BOSTON (CBS) – The weather forecast for snow and rain in southern New England this weekend was difficult to pin down.
In the past week the models have gone from nothing to a warm and windy rainstorm to a wintry northeast and back again. Currently, at the time of this writing, around 24 hours after the storm arrived, we still have a number of solutions that are not ideal.
Winter storm clocks were set up before this storm. These clocks are likely to be hoisted on Friday afternoon for winter storm warnings, increasing the probability of 6 inches + snow.
This forecast is more difficult than we’d like when it’s so close to the height of the storm. A wide range of model outputs show snow loads for central and eastern Massachusetts. While this cannot be completely ruled out, these raw model outputs neglect some elements.
First, these model editions are typically set at a 10: 1 ratio of 10 inches of snow per 1 inch of rain. Since only marginally supportive temperatures are expected for the duration of the storm, the ratio used by the WBZ-TV weather team is closer to 7: 1.
Second, the ocean is still pretty warm, ranging from 45 to 50 degrees, which is well above average for this time of year.
Any wind from the water (which is of course true in a northeast coast) will flood the coast with mild air.
In addition, there is really no source of cold air to speak of. Most of the time, to get a big blizzard in our area, you need a high pressure area in our north to pump the cold Canadian air south. It just doesn’t exist in this mess, so the storm has to create its own cold air by drawing it from the upper levels of the atmosphere. It has to snow on a really hard clip for this to happen, but it is possible!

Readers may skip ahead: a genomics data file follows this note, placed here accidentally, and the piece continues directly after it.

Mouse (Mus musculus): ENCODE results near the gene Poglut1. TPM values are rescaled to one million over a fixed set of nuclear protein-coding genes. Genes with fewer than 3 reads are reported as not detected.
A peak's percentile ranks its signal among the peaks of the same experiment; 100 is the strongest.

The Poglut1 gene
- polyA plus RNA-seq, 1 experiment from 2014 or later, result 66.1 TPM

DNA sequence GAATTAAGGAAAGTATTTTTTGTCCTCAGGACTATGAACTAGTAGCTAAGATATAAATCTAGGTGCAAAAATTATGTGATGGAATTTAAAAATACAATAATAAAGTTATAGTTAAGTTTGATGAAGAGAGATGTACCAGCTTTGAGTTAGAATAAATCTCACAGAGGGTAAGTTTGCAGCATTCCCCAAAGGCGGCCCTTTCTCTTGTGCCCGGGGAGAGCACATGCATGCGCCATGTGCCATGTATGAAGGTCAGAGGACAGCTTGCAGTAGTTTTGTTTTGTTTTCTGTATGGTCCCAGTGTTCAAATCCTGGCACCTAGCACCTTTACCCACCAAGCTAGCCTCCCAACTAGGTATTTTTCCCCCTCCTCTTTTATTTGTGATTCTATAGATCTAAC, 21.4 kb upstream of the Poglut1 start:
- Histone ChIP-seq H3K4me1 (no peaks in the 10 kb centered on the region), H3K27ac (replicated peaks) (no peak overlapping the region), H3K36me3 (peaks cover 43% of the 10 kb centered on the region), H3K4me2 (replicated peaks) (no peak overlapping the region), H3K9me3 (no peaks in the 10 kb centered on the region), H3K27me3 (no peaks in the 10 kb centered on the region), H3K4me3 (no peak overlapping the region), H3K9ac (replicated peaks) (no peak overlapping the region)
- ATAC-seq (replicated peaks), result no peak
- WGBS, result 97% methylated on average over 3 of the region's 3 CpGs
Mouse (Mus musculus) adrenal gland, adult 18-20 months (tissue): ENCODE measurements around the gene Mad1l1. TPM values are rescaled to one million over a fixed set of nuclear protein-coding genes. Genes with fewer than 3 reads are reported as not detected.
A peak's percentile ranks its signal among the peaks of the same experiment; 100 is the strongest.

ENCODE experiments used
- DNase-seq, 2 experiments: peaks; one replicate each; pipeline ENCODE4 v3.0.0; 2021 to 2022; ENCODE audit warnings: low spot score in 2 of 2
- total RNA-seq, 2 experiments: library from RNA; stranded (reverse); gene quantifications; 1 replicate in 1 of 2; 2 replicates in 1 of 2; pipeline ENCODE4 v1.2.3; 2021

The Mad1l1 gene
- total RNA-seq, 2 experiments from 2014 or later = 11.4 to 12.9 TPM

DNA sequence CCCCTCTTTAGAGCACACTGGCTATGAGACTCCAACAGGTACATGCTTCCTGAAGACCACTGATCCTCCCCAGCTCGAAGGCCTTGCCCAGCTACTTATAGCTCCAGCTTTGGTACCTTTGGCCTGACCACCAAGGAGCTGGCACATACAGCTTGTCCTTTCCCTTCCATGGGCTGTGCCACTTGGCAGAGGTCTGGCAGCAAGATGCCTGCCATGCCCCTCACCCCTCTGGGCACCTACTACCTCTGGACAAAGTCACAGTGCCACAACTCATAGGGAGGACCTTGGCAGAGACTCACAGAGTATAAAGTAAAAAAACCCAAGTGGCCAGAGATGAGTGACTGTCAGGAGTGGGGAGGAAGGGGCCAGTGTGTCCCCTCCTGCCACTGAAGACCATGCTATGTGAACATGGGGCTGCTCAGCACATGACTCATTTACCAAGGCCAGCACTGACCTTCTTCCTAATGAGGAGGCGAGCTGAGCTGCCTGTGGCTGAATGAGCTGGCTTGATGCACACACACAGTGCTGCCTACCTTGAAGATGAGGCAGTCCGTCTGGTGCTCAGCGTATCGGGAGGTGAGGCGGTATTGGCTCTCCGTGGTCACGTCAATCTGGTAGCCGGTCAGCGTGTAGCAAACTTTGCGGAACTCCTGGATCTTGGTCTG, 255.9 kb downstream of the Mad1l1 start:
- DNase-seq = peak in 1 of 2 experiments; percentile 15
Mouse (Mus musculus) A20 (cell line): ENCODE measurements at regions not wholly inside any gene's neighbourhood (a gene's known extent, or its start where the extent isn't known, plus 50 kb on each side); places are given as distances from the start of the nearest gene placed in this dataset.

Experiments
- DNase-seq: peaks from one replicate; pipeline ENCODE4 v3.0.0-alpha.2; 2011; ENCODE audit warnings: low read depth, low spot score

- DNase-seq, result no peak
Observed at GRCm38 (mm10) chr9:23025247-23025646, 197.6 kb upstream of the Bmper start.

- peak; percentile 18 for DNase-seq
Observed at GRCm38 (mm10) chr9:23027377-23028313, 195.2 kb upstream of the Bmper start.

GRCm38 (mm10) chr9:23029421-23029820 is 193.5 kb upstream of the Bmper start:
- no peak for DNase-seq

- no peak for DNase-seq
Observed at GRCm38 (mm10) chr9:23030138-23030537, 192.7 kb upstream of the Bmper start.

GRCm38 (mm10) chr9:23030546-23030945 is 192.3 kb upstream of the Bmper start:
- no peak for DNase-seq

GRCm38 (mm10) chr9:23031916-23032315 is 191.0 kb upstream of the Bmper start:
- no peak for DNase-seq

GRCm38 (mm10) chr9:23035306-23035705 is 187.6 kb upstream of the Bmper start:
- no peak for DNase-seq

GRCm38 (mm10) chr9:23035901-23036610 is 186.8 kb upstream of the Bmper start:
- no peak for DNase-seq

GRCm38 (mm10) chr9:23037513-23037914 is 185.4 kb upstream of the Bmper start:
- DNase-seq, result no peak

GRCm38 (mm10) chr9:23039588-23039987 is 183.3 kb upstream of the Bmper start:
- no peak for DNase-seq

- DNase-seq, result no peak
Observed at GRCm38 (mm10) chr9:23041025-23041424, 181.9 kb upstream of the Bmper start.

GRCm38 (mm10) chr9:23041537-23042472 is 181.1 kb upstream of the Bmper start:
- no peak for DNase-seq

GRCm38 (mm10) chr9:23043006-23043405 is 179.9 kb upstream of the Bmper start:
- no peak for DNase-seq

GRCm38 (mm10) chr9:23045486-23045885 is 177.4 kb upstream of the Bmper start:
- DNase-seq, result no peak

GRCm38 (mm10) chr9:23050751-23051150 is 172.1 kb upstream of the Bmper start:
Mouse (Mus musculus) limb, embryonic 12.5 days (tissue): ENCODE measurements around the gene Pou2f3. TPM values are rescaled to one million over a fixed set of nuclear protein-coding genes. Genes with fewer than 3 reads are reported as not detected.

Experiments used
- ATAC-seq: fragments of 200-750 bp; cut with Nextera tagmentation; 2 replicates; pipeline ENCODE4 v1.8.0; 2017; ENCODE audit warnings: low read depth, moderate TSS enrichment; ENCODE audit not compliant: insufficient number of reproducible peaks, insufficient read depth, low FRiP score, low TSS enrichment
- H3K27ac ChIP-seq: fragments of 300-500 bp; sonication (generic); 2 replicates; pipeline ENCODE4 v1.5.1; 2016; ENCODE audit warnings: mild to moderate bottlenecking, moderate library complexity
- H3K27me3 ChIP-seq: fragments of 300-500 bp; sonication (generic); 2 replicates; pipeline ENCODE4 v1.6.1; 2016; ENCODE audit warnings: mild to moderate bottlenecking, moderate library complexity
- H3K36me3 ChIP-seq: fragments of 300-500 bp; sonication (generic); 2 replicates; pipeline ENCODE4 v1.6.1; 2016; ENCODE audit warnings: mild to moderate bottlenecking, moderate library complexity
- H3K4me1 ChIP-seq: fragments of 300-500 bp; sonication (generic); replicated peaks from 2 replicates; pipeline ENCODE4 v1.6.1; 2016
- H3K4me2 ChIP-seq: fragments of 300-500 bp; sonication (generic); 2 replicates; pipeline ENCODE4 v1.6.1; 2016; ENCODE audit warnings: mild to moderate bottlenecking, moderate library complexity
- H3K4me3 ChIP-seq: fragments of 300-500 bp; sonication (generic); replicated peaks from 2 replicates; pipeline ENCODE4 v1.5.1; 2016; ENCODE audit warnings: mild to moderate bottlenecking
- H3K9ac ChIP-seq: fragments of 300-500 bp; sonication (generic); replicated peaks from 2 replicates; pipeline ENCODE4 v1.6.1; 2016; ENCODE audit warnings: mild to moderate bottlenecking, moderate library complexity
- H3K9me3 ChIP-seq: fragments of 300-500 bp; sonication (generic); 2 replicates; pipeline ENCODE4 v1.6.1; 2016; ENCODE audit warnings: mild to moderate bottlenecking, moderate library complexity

Just right? Ha!
Let’s get to the point as best we can.
Some rain showers come Friday afternoon and evening, not that heavy. The showers continue from Friday evening to Saturday morning.
Between 7 a.m. and 12 noon on Saturday, the storm will begin to deepen south of Long Island and the precipitation should fill in and increase in intensity.
If there is to be a “climax” of this storm, it will come on Saturday afternoon and evening. This is clearly the timeframe to be observed. With the right storm trail and intensity, we would see heavy, wet snow fall across most of central Massachusetts by early Saturday afternoon.
The rain / snow line would likely collapse to some degree to the east later in the afternoon, turning the rain into wet, pasty snow closer to 128 and in Metrowest.
This is a low-confidence prediction because of the many moving parts, but here it is.
A solid snowfall for Worcester County in Middlesex County and southern New Hampshire could deliver 8 inches of snow. On some mesoscale strips, it is possible for snow to fall at a rate of 1 to 3 inches per hour.
As you get closer to 495 and 128, the amounts drop to 2 to 4 inches. The counties of South Shore and Northern Bristol and Plymouth will likely rain for the most part, with some light coatings mixing in.
If areas got more than 10 inches of this pasty snow, isolated power outages would certainly be possible.
Wind clocks apply to the south coast, the cape and the islands.
If the storm leaves the area, strong winds from the west could boost it to over 55 miles per hour. With these gusts of wind, isolated power outages are possible.
The tides will be astronomically low, so no significant problems with flooding on the coast are to be expected. Flood occurs around 2 p.m. Saturday and Sunday at 3 a.m., just before and after the peak of the winds.
As always, we urge you to stay tuned to WBZ-TV, CBSBoston.com and CBSN Boston before and during the storm – we have it all for you!